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Score the paper and you also have a line. Drawing by taking something away instead of adding something.
Removing and adding creates layers, literally and figuratively.
For an artist who makes his own frames and who likes to juggle with language, the English word ‘to frame’ is a godsend. See my series Framing Rietveld or more recently Framed II and Framed IV and Unframe. In recent years, despite my best intentions, my drawings have sometimes tended to squeak, crawl, or more brutally stick out of the frame. That idiosyncrasy manifests itself very emphatically in this work where the depicted chairs take a stand against me. I don’t know if I’m going to give them their way.
Of course this follows on from my earlier drawing The Attack. But why saw four legs at the same time? Anyone who has delved a little deeper into my work knows my love for cartoons. This is clearly evident in Strip, for example. Those four synchronized sawyers are of course the Daltons and not so much the real ones from the Wild West but those of cartoonist Morris, the inventor of Lucky Luke. Four legs, four crooks, with that I started and while searching for an appropriate chair I got stuck again at Gerrit Rietveld’s Military Chair. So far so good, but when I literally finished the drawing it occurred to me that I had overlooked a ‘detail’. The real Daltons date from the second part of the 19th century and this chair by Rietveld is from 1923, which is roughly half a century apart. Truly a failed attack.
When there are conflicting interests involved, moving along can sometimes be a solution. Who makes the move is point two. In this case it is the frame so it seems.
In the series of ‘levelen’ this is also literally the next level because this time it consists of three layers. Once again indebted to the unsurpassed tubular frame chair, and more specifically the one made from one tube. Ode again to Mart Stam as far as I’m concerned. This chair lends itself particularly well in an isometric grid, see previous works such as Descendants and Descendants II. The isometric system, also known as ‘Japanese perspective’, is particularly known by MC Escher, who based many of his works on it.
While making Levels, this possibility popped up in my head while drawing. It required some headaches, how exactly, but yes, then it is best to just start. No sooner said than done and see the result here. Credits again to Mart Stam, what a wonderful invention that ‘one-tube frame chair‘! (This last link is in Dutch, maybe google-translate can help?)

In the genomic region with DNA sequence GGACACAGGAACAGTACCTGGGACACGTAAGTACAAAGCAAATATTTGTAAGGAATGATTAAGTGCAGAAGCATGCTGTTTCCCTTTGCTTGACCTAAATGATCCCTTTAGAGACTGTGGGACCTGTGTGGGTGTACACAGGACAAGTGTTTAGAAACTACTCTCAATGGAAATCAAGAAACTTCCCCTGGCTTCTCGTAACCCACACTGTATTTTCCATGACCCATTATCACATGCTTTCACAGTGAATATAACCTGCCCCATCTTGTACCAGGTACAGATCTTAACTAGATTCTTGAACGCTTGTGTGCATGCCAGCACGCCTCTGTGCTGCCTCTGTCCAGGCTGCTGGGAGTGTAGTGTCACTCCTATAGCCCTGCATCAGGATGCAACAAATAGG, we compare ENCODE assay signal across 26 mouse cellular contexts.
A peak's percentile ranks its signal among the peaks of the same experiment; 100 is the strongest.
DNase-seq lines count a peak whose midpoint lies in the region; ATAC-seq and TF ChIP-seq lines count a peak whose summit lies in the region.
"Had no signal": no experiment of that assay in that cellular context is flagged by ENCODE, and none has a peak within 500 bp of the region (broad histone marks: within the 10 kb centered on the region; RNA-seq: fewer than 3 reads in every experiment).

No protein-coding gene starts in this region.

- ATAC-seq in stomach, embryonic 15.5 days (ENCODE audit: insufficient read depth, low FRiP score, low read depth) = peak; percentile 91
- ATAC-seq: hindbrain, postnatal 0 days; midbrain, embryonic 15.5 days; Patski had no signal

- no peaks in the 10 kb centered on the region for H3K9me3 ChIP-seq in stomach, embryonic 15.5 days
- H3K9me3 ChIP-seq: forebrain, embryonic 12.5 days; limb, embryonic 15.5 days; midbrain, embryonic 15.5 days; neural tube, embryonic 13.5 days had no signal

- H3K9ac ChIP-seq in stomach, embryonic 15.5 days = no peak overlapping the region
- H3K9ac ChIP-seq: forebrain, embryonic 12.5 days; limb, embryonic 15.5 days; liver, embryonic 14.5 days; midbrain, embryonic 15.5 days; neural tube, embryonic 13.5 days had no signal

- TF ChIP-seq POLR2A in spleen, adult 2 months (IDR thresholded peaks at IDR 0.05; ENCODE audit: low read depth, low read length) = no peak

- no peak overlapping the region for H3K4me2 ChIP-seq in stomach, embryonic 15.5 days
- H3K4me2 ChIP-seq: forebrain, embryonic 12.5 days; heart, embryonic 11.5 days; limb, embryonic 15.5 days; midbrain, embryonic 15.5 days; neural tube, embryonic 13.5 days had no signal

The single-tube frame chair lends itself perfectly to this kind of rhythmic compositions with which I can combine my interest in patterns very well.
Depicted so flat via a photo, and now on a screen, you miss the subtle layering that is in the work. Commit yourself by looking at the work from different angles and the image seems to move. Grab the next opportunity to come and see it in real time.
Unframe a drawing I had just finished asked for this sequel. At a certain distance it looks like a pattern of 10 tubular frame chairs. But is that true? Two patterns that interfere and, depending on the position you take as a viewer, produce an ever subtly changing image. A kind of kinetic art where the energy has to come from you as a viewer.
I also made this as a preliminary study for a larger work in color on watercolor cardboard. This one will follow next summer.
Already two years ago I made Levitation and this is a direct successor of course, which does not mean that I was aware of that when I made this one. This way you see that you can end up in a place where you once were via yet another way. I especially like this spatial game because you can actually only play it ‘live’. Play along!
The first impression, looking at all the other chairs I’ve drawn over the years, is undoubtedly “Why a wheelchair?”. And indeed the more there is added on a chair, no matter how functional, the less my interest in it. At the same time, I come across one quite often, so somewhere such a chair is always latently present. Semantically, you can philosophize about when a wheelchair is a wheelchair? I did that with this as a result. Incidentally, I expect that this (left) wheelchair will remain an exception. (In dutch a ‘rol’ is also a cylinder/role what makes it difficult to translate it in English)
When drawing the line comes from the pencil and in line with that thought I started making this work. I must add that the idea has been boosted by the fact that it often happens that the core of the pencil, the graphite rod, is significantly shorter than the Koh-I-Noor pencil is long. Then you look into a small black hole where a piece of iron wire fits exactly….
Armed across the street? Hooked up for a dashing waltz, polka or line dance? Take a seat and think about which dance you prefer. The flowing style of the thonet chair with its beautifully curved wood is full of movement. The fact that it was not the subject of my ‘pas de deux’ series so far, surprised myself perhaps the most. But yes, what is obvious is often enough out of sight.